Cold and Spicy Soup on a Hot Summer’s Day!

Spicy Gazpacho

It’s from Spain, but in New Mexico, we spice it up.  From my new bookazine, Popular Plates Fiery Foods, on newsstands everywhere!

Spicy Gazpacho
(Andalusian Cold Tomato Soup)

From Sharon Hudgins, who collected this recipe while on assignment in Spain for Chile Pepper magazine, comes this observation: “Gazpacho was originally a simple peasant dish, consisting only of bread, garlic, salt, vinegar, oil, and water. After the discovery of the New World, tomatoes and peppers were also included. The following is a recipe for classic tomato-based gazpacho, the best known version of this soup. But the Spaniards have dozens of soups called gazpacho–cold or hot; thick or thin; red, white, green, or yellow; made from a wide range of ingredients.” Serve the chilled gazpacho in individual soup bowls and pass around small bowls of various garnishes to sprinkle on top of the gazpacho, according to the diner’s choice.

1 green bell pepper, seeded and deveined, coarsely chopped
1 red bell pepper, seeded, and deveined, coarsely chopped
6 medium-sized ripe tomatoes, preferably fresh; if not, use canned ones and use their juice in place of the tomato juice, below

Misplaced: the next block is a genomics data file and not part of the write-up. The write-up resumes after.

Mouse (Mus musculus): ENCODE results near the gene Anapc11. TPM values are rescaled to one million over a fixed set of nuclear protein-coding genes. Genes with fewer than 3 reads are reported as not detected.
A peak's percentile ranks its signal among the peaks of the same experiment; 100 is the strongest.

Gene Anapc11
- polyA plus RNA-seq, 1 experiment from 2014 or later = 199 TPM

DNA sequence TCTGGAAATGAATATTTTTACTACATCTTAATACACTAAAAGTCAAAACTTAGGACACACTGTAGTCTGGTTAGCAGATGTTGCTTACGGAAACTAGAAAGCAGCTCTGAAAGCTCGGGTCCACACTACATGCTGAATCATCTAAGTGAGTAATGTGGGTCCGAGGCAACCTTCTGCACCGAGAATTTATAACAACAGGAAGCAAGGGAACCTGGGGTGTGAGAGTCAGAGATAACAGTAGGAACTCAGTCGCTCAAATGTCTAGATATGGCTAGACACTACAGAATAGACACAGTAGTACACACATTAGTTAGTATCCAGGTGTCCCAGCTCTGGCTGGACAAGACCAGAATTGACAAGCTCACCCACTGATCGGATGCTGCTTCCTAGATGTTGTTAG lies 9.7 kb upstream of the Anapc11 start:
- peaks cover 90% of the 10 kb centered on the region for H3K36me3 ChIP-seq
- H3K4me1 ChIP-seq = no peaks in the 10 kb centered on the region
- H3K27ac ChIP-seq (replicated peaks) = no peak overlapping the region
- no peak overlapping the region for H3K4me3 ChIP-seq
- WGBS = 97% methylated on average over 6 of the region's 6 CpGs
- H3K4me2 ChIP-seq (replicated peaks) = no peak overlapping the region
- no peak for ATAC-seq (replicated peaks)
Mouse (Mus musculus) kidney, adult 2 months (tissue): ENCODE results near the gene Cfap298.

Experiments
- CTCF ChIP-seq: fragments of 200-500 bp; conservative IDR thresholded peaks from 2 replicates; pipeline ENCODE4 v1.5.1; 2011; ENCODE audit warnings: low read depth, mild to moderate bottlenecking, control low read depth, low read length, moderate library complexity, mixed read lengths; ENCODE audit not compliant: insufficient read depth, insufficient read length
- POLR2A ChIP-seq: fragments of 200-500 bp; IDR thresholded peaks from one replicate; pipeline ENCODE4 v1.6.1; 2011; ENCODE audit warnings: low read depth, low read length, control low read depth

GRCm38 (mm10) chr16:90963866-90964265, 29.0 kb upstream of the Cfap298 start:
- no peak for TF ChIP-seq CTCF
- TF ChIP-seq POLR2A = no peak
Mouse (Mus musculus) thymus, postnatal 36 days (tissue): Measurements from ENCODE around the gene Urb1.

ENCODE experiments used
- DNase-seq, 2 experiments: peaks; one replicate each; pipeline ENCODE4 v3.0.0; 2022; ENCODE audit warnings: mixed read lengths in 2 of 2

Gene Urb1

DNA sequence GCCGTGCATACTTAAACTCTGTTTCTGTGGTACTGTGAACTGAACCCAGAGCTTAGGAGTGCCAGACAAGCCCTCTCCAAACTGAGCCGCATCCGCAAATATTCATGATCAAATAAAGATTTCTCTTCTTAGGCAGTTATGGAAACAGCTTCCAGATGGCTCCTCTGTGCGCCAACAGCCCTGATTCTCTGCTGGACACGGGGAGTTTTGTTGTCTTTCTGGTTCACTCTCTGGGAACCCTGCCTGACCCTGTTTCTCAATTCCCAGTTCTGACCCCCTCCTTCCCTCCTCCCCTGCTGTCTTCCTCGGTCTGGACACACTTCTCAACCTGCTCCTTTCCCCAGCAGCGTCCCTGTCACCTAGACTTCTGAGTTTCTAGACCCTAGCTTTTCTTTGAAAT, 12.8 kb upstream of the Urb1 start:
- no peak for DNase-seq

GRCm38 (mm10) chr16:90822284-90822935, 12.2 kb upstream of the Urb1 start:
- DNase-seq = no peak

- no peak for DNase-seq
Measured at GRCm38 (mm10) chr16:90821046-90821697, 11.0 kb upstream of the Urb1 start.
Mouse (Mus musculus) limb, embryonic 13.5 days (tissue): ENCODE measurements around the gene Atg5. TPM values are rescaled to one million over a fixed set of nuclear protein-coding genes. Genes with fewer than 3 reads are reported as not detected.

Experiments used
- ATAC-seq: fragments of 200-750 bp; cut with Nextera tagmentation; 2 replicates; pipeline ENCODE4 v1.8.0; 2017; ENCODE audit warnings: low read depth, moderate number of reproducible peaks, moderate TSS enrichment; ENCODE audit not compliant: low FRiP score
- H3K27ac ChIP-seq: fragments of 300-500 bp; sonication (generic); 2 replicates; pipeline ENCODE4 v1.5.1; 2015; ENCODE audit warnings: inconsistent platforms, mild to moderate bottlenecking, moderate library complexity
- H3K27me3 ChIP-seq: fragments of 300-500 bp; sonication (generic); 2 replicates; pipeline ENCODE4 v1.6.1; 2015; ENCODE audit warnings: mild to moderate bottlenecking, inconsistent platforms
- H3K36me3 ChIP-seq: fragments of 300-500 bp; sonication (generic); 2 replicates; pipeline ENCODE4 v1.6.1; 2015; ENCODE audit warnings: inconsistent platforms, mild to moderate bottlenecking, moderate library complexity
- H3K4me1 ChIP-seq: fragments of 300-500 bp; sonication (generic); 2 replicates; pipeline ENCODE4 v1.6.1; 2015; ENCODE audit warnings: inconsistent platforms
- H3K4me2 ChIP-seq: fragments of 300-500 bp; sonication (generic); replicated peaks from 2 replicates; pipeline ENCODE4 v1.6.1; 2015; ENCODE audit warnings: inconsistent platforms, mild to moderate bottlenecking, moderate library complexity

1 large onion
2 medium cucumbers, peeled
3 cloves of garlic
1 cup coarsely crumbled, crustless French bread
2 tablespoons tomato paste
3 cups tomato juice
6 tablespoons olive oil
1/4 cup red wine vinegar
1 tablespoon mild Spanish paprika
1 to 2 teaspoons salt
1/8 teaspoon cumin
Bottled hot sauce to taste
Garnishes: 1/2 cup chopped onion or spring onions sliced into thin rings; 1/2 cup each chopped green, red, and yellow bell peppers; 1/2 cup peeled and chopped cucumber; 1/4 cup chopped chives; 1 to 2 cups fried croutons.

Puree the bell peppers, tomatoes, onion, cucumbers, garlic, and bread together in a food processor or blender. (Process the ingredients in batches, if necessary.) Transfer the pureed ingredients to a large bowl. Dissolve the tomato paste in the tomato juice and add to the pureed ingredients; mix well. Whisk in the olive oil, wine vinegar, paprika, salt, and cumin, until all ingredients are thoroughly combined. Cover and refrigerate for several hours before serving. Serve cold, add hot sauce to taste, and use several garnishes (at least four is recommended).

Serves: 8 to 10
Heat Scale: Varies

AboutDave Dewitt

Dave is known in the media as "The Pope of Peppers" because of the 36 books he's written on chile peppers and spicy food around the world. He's also co-producer of the National Fiery Foods & Barbecue Show and editor and publisher of the Fiery Foods & Barbecue SuperSite at His latest book, with chile breeder Dr. Paul Bosland, is The Complete Chile Pepper Book.

1 Comment

  1. Dave,
    I really liked what you’re doing and I wanted to tell you about our efforts to unite the Latin gastronomy community. Gourmet Latino was born out of a desire to raise the profile of Latin gastronomy by bringing more attention to those that champion Latin cuisine! We too are a group of fellow Latin gastronomy lovers.

    Anyway, I just wanted to talk about your blog and if there was a way to reach you via email. Please let me know


    David Porras

Leave a Reply

Your email address will not be published. Required fields are marked *

Skip to content